Want To Take A Sea Cruise?

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It appears that prison overcrowding is not exclusive to modern times after finishing the book “Bound With An Iron Chain”.  I was amazed at the dismal results of  death by hanging that was supposed to control crime in England in the 1700’s. Anthony Vader wrote a fascinating accounting of the 50,000 convicts that were shipped to the American colonies, between 1718 and 1775.  Complex social issues contributed to England deciding to use young America as a dumping ground for it’s most unsavory, but the foremost was cost. Just like today it was too expensive to house and feed the convict population. How else could the royals afford all those jewels?

Shipping them to our virgin shores was also very profitable for those in the convict business. Eventually it over took indentured servants as a cheap source of labor to help with building the infrastructure of colonial America. There was no way to police the convicts once they got here and many escaped only to return to crime in London.

The reasons for ending up on a ship bound for America could be as minor as stealing a hankie, a loaf of bread or poaching a chicken to feed a starving family, along with more serious minded criminals. After a time the bleak poverty and unemployment (prior to the industrial revolution) in merry old England made the risk worth it.

If they were unfortunate enough to survive the voyage (and many didn’t) they faced harrowing conditions after arriving in America. It wasn’t until we finally banned the importing of British convicts before our Revolutionary war, that England was forced to set up penal colonies in Australia. This is not history that was common knowledge which made it all the more interesting to me. If you like history you’ll like this well researched book. I wonder how many of our early ancestors came from British prison stock?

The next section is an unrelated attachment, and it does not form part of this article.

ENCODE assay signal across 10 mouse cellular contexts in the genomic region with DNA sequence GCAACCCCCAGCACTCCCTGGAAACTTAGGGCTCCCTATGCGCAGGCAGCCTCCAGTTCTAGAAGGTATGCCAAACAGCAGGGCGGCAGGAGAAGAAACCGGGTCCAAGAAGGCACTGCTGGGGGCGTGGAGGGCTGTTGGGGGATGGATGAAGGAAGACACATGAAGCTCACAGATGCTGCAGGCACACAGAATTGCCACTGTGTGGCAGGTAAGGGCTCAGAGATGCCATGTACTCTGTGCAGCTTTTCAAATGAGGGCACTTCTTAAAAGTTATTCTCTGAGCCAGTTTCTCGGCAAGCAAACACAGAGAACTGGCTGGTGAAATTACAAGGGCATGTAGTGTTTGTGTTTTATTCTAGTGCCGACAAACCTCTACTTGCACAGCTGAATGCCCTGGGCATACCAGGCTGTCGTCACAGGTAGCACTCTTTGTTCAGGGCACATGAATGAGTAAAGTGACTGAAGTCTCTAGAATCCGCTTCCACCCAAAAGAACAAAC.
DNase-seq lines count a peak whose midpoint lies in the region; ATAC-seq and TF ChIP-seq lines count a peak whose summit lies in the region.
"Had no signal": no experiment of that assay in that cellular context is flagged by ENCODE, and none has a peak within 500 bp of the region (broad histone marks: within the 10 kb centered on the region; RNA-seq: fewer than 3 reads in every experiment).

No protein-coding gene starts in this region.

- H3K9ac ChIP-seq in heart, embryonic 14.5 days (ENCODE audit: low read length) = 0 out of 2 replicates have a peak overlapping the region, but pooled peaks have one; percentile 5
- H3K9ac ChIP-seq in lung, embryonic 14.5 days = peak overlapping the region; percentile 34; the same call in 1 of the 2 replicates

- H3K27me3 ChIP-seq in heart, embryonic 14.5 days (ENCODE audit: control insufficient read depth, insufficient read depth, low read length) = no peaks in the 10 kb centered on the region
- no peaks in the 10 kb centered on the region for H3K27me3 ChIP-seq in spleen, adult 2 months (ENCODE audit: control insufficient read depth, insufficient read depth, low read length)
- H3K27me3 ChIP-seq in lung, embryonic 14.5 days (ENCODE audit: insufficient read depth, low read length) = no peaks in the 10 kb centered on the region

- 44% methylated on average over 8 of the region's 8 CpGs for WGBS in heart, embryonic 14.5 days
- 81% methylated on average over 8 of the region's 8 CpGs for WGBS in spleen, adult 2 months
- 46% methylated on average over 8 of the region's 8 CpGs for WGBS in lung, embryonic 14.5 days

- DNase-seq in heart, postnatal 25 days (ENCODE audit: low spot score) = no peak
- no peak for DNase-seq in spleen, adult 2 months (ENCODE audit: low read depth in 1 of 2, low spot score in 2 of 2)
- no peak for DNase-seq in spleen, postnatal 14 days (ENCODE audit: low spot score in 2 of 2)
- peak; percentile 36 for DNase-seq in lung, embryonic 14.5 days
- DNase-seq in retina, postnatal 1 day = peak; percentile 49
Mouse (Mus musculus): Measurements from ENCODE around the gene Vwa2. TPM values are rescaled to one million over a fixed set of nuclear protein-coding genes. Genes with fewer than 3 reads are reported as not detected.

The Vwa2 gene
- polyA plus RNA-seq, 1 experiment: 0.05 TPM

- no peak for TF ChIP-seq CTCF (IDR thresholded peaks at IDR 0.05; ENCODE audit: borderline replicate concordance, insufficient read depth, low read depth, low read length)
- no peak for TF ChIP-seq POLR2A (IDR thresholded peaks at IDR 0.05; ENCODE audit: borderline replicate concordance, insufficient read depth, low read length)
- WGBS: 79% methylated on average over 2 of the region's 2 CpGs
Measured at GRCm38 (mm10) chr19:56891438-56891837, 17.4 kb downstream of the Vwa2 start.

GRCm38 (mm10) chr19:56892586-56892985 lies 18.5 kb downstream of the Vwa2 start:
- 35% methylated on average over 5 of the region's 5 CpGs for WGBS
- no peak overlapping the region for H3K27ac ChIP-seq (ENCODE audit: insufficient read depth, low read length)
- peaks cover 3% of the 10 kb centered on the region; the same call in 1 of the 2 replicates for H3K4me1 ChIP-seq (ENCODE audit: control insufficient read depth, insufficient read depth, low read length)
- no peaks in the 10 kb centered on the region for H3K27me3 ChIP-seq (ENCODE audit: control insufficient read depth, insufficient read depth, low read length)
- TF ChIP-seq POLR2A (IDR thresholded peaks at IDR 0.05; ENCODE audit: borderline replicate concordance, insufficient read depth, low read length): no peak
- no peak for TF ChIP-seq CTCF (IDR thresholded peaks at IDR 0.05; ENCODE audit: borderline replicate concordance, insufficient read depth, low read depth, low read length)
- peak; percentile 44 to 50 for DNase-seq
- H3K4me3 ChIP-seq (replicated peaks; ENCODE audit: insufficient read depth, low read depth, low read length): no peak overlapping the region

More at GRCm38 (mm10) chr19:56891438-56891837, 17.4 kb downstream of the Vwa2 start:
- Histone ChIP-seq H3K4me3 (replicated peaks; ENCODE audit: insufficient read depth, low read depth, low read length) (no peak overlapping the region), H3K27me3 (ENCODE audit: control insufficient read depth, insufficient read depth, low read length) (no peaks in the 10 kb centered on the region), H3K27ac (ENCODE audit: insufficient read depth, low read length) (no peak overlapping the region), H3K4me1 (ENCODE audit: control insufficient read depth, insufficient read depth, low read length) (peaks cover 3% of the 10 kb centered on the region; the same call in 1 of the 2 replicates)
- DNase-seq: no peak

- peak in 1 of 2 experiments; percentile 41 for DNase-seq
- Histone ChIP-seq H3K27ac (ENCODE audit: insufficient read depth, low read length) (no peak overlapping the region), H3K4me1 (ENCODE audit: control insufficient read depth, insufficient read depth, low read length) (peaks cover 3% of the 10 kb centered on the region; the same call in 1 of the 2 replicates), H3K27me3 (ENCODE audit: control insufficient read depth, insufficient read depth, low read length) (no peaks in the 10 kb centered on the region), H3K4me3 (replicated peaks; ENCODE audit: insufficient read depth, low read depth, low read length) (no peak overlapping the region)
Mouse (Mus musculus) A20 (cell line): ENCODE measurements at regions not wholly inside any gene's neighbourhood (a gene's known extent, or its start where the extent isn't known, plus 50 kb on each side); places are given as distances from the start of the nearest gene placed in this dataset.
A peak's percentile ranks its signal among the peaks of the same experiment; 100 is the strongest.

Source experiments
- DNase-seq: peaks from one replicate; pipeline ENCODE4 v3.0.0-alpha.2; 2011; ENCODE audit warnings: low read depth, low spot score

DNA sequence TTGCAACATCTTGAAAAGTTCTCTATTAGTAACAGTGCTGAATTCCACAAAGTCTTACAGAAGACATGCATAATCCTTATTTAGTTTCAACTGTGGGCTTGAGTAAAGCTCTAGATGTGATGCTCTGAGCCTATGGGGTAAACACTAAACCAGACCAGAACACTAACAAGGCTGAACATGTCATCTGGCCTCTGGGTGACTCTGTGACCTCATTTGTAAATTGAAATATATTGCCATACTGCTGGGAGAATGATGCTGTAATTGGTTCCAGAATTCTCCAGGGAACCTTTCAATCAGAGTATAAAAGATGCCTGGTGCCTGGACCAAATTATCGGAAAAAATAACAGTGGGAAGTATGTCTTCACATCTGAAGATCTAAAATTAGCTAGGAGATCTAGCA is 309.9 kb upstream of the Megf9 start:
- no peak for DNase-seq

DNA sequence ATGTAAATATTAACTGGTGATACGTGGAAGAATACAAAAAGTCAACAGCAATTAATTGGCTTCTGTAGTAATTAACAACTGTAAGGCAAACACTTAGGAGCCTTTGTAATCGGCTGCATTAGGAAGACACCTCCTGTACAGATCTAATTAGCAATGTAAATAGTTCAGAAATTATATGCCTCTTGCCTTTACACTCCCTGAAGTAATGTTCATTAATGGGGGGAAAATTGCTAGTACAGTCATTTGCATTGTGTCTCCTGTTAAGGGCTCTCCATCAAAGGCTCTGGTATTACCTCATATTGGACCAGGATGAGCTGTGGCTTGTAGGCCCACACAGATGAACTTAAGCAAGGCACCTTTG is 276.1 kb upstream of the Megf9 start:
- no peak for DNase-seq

I also really enjoyed learning what inspired E.B. White to write the incomparable “Charlotte’s Web”. Michael Sims did an amazing job of detailing the idyllic, pastoral background that shaped Elwyn’s childhood and his deep love for animals and nature. He was raised in a close knit, middle class family and suffered from a young age with depression and anxiety that haunted him throughout his lifetime. Elwyn White had an impressive writing career at The New Yorker magazine, where he also met his wife who was an editor there.  They eventually settled into farm life in Maine that inspired the setting for all the wonderful characters created in “Charlotte’s Web” and had a devoted 48 year marriage.

His wonderful “Stuart Little” stories also became  classics but were released before he wrote the magical story of an unlikely friendship between a pig and a spider that held me and countless children spellbound. I enjoyed every page of this wonderful book by Michael Sims. Now, to find out how a woman ends up accused of murder from a lifeboat as I finish up “Lifeboat”. It will go well with our cold snap and my flannel sheets.

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5 responses »

  1. Two books to add to my reading “bucket list.” Excellent post. Isn’t it interesting that those who suffer from depression can create havens for the rest of us. I think they are able to understand human emotions at a much deeper level.

    • There is a book on that very subject about famous authors who all suffered from mental disorders called Touched With Fire. I don’t think it’s an accident that a lot of mental illness accompanies high IQ.

      • Excellent point. Our greatest poets, artists, writers went through difficult times…I give thanks for their gifts to the world. But it came at a cost.

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